Jukhee Kwon Revives Abandoned Books in Elaborate Paper Sculptures and Installations
In elaborate sculptures that range from a few inches to several feet, South Korean artist Jukhee Kwon explores the duality of destruction and recreation to give new life to abandoned books. Painstakingly manipulating old tomes by hand, she constructs intricate tendrils and chains of paper still attached to the spines, cutting between the lines so that the text remains legible and merges into new narratives.
Currently based in Italy, Kwon finds books published in Italian like Guerra e Pace—or War and Peace—to provide the starting point for her work. In others, the title of the book is obscured completely by loops and curls of paper. The artist repetitively twists, ruffles, weaves, or links the pages, creating a variety of meshes and draping forms that cascade from the binding and vary greatly from one piece to the next. In “Meditation,” she incorporates the craft tradition of jong-i jeobi, the Korean word for origami, and the original marker ribbon provides a focal point in “Red Circle Book.”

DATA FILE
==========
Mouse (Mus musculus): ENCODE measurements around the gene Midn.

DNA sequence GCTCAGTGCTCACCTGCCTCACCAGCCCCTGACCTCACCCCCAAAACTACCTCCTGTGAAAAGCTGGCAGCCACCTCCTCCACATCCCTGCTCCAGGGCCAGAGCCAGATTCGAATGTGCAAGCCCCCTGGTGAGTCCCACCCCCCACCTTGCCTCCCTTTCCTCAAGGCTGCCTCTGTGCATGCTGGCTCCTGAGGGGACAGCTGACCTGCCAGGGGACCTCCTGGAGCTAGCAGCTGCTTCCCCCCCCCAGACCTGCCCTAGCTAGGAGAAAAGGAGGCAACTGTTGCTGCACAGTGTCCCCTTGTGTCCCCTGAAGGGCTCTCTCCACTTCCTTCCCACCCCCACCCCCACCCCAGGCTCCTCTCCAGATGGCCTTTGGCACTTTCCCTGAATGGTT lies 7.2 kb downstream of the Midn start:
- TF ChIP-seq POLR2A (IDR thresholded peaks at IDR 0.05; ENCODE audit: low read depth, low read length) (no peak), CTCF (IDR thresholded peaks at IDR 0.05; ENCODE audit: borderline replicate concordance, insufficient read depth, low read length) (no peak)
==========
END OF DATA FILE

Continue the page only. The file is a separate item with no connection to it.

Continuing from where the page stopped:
Kwon suggests there are numerous ways to comprehend what we see. A flower could also be a medallion; a series of curtain-like columns mimics waterfalls; and woven webs form baskets or provide the shelter of nests. Paralleling the way great writing contains multiple layers of meaning, the artist is interested in exploring different interpretations, visualizing how thoughts and experiences metaphorically unfurl and blossom.
If you’re in London, you can explore Kwon’s solo exhibition Liberated at October Gallery through April 22, and follow her on Instagram for updates.
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